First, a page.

The Green Carnation Prize longlist for 2013 is a diverse and literary one, writes Christopher Bryant, Polari‘s editor and one of this year’s judges.
The longlist for the Green Carnation Prize is announced today, 1 October 2013. It is a challenging, diverse and decidedly literary selection.
This international LGBT Writers’ prize features 5 judges. I am one of the judges on the 2013 team along with bookseller Sarah Henshaw, and authors Kerry Hudson & Clayton Littlewood. The chair of judges is Gay’s The Word bookseller Uli Lenart. (For further information about the judges, take a look at The Green Carnation Prize website.) The Prize’s co-founder, Simon Savidge, the author of Savidge Reads, has been our guide and Honorary Director.
The Prize was decided using agreed-upon criteria – originality, excellence, readability and resonance. Uli Lenart has written a lucid account of how this works on The Green Carnation website.
Here are the 12 books on the longlist, with the authors in alphabetical order.
Gob’s Grief: Chris Adrian
Gob’s Grief is a bold novel about loss that is set in the years after the American Civil War. Gob and his brother Tomo rush off to war, and Tomo is soon killed. Gob is distraught with grief, and he determines to bring Tomo back to life. Adrian’s recreation of the Reconstruction era, and the reshaping of the American political landscape, is astounding. His bravura in recreating Walt Whitman as a character instrumental to the narrative is fearless and brilliant. Gob’s Grief is an unusual, exceptional book that is part history, part magical realism, and part cyberpunk.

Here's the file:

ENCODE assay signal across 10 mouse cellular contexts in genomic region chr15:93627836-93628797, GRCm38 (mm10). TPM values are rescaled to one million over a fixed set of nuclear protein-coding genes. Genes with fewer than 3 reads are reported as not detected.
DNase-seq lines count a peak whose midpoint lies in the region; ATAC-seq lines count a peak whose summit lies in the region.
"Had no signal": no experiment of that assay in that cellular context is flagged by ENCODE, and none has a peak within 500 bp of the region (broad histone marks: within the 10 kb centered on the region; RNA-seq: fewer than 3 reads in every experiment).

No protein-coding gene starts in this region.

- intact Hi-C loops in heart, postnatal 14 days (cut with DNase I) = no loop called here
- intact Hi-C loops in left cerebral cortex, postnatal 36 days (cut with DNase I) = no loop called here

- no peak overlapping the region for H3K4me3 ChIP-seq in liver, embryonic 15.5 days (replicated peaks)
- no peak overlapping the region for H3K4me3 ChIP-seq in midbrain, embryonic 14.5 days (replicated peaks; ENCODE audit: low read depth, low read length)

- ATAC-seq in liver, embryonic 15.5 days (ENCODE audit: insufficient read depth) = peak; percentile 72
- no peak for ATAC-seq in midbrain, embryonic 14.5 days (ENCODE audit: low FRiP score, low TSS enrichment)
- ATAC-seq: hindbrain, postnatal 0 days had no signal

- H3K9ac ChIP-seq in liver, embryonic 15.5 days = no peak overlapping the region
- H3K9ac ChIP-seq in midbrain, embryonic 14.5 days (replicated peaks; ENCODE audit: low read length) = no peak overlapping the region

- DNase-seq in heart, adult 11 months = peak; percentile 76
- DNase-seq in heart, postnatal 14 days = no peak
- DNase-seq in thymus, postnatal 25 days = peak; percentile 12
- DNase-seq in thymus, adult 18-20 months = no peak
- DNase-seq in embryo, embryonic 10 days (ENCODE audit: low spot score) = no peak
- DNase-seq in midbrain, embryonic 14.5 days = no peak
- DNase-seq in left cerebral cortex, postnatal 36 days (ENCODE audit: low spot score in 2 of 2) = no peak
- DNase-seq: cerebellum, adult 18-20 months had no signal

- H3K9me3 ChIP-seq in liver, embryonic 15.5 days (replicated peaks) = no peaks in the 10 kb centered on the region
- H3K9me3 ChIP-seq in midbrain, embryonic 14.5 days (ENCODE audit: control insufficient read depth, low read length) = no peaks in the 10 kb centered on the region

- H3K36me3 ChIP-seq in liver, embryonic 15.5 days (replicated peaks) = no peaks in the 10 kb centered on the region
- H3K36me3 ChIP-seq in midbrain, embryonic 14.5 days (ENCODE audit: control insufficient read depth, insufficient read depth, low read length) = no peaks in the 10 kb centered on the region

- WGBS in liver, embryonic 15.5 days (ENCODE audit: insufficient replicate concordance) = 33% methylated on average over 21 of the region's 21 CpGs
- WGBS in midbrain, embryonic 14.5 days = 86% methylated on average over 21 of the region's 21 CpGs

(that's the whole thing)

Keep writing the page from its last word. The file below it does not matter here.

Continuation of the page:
Five Star Billionaire: Tash Aw
Five Star Billionaire by Tash Aw is a rich, complex tale set in modern day Shanghai. It tells the stories of five characters, each one striving to be a success in a fast-paced capitalist environment. Over the lives of each hangs the shadow of the Five Star Billionaire himself, whether he is there in person, or through the pages of his self-improvement books. This is a book that explores how China is remaking itself under a new capitalism and the dangers inherent when dreams are informed by avarice.
Maggie & Me: Damian Barr
In Maggie & Me, Damian Barr recalls his childhood growing up on a council estate not far from Glasgow. In the background of every twist and turn is Maggie Thatcher, who is in the process of redefining Britain, and forcing change on the very fabric of Scottish industry. It’s a touching, heart warming and at times disconcerting look at an era that changed the country irrevocably.
Environmental Studies: Maureen Duffy
Maureen Duffy’s collection of poems Environmental Studies is a lyrical treat. Duffy’s meditations on modern life reach back into the classical past and her carefully chosen words illuminate the way we live with now with a passionate intensity. This is a magical, beguiling, virtuoso performance.
Fallen Land: Patrick Flanery
In Fallen Land, Patrick Flanery tells the story of a Midwest caught by the rhythms of the new corporate America yet informed by the frontier traditions of individualism. Paul Krovik is a man whose dream has failed. Louise Washington is an ancestral voice, who witnesses her farm repossessed after her husband dies. When Nathaniel, Julia and their son Copley move into Paul’s signature house, two worlds collide, and the rift at the heart of contemporary America threatens the lives of all the characters. This is a rich, ambitious and wide-ranging novel.